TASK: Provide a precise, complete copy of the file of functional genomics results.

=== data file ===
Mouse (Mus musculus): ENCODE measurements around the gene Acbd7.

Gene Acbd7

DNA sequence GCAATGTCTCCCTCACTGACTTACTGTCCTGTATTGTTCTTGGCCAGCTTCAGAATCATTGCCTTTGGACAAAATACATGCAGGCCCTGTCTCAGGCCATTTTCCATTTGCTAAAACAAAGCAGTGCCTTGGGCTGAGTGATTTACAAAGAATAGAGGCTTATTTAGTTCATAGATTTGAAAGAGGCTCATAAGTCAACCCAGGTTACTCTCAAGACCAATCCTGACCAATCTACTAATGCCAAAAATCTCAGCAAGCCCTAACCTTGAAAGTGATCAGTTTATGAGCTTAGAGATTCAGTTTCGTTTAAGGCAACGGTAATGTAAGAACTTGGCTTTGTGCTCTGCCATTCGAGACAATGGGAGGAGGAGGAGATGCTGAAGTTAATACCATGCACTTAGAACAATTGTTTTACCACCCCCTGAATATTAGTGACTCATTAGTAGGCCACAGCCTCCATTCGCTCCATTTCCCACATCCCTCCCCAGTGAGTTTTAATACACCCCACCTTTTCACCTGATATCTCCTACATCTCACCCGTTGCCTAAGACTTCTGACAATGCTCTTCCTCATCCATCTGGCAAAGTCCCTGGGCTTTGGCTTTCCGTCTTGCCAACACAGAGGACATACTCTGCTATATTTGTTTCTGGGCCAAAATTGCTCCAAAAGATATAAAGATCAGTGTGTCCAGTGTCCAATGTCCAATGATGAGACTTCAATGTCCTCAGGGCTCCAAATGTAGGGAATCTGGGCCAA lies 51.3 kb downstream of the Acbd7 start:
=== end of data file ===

Mouse (Mus musculus): ENCODE measurements around the gene Acbd7.

Gene Acbd7

DNA sequence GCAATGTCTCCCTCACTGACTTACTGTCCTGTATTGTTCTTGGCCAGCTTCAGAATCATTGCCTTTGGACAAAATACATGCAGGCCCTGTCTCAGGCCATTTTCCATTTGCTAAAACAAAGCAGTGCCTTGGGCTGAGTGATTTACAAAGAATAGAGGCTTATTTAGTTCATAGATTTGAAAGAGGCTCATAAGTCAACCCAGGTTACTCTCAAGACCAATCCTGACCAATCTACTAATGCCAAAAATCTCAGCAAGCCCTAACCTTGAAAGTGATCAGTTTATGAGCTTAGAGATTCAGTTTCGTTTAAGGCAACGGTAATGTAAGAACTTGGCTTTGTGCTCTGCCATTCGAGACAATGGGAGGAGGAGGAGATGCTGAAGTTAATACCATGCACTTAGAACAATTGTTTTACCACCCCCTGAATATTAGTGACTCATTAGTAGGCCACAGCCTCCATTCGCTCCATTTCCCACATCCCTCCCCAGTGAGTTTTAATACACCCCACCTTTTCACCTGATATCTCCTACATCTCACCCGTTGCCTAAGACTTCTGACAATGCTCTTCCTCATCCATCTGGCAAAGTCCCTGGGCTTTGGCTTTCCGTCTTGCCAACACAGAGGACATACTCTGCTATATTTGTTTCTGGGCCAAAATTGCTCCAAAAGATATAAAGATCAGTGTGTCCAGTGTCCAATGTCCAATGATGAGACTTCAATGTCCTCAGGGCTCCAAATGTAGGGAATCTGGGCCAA lies 51.3 kb downstream of the Acbd7 start: